Aimee Mullins Quotes
Aimee Mullins (born July 20, 1975 in Allentown, Pennsylvania) is an American athlete, actress, and fashion model who first became famous for her athletic accomplishments. She was born with a medical condition that resulted in the amputation of both of her lower legs
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Giving up is conceding that things will never get better, and that is just not true. Ups and downs are a constant in life, and I've been belted into that roller coaster a thousand times.
I have learned not to overlook the advantages of being me. From when I was a softball player, and I held the stolen bases record. I would slide into second with my prostheses, and the girl on the base could either step aside or meet two wooden sticks.
I like that Pilates compromises the mind and body. It's not just about being able to run around the block a few times. It's about alleviating stress and controlling breathing. It's about being balanced.
I want to be a Bond girl. Think about it - I have metal components in my legs, so when I go through airport security, I set off the alarms. But when they realize why I'm beeping, they let me through. What if I had weapons in my legs? I could take one off and pull out an Uzi! Legs Galore - that would be me!
Adversity isn't an obstacle that we need to get around in order to resume living our life. It's part of our life.
I'm not an advocate for disability issues. Human issues are what interest me. You can't possibly speak for a diverse group of people. I don't know what it's like to be an arm amputee, or have even one flesh-and-bone leg, or to have cerebral palsy.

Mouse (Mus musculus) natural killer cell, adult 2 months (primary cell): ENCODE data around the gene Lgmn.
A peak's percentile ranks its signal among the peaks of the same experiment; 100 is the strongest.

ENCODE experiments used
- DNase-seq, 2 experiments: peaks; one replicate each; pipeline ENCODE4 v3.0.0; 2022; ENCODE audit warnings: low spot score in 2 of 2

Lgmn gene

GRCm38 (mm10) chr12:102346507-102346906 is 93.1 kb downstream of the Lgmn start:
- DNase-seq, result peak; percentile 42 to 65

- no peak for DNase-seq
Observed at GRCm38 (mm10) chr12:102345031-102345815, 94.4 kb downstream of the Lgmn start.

People presume my disability has to do with being an amputee, but that's not the case; our insecurities are our disabilities, and I struggle with those as does everyone.
I grew up in a town with a great wrestling tradition. Then I was a team sport queen in high school; I played softball, volleyball, and soccer. Oh, and I also did ski racing.
If we want to discover the full potential in our humanity, we need to celebrate those heartbreaking strengths and those glorious disabilities we all have. It is our humanity and all the potential within it that makes us beautiful.
Whether it is your height, your weight or your skin, someone is going to pick on something and make fun of it. My legs were just a more obvious target.
If you're an athlete and you completely focus on the body, you're missing other components. Similarly, if you're trying to broaden your mind but not also being attentive to your sense of humour and your spirit, then you're not going to grow and develop so fast.
I didn't see how wearing prosthetics was quite so different from being born with flaming red hair in a crowd of black-haired babies, or being of a different religion from that of every other child in your area.
I don't know what it's like to be an arm amputee, or have even one flesh-and-bone leg, or to have cerebral palsy. I don't speak for such huge and diverse groups. What I've tried to do, what I've been fortunate to do, is to live my live and create my life as I've wanted to create it.